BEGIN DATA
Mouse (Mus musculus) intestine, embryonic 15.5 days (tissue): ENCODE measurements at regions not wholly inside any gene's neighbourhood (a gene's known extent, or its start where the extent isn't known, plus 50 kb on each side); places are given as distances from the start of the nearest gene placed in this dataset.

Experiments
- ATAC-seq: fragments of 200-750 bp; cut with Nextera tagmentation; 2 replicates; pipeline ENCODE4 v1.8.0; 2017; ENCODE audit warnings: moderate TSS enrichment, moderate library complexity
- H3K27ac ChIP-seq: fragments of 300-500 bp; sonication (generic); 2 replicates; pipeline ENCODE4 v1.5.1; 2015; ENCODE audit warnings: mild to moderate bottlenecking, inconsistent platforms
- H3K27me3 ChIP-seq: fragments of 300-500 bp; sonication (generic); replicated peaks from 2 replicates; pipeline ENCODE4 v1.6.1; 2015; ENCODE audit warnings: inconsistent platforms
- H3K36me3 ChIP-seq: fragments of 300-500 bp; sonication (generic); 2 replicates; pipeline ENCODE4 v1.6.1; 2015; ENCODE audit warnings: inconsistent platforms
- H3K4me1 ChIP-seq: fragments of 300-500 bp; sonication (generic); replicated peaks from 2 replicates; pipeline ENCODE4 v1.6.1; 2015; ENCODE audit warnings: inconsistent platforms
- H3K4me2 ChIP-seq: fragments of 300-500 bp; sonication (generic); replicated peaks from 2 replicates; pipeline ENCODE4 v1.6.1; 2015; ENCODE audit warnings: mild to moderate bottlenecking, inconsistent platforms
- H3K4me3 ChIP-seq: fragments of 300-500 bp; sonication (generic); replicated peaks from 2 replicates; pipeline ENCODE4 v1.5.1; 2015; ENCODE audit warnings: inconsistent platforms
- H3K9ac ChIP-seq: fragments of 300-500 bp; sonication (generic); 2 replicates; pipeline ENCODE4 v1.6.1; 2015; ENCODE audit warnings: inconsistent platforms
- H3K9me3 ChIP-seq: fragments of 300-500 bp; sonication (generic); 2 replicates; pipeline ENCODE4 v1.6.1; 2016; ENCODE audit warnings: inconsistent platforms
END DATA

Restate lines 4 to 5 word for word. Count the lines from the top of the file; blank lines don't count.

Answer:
- H3K27ac ChIP-seq: fragments of 300-500 bp; sonication (generic); 2 replicates; pipeline ENCODE4 v1.5.1; 2015; ENCODE audit warnings: mild to moderate bottlenecking, inconsistent platforms
- H3K27me3 ChIP-seq: fragments of 300-500 bp; sonication (generic); replicated peaks from 2 replicates; pipeline ENCODE4 v1.6.1; 2015; ENCODE audit warnings: inconsistent platforms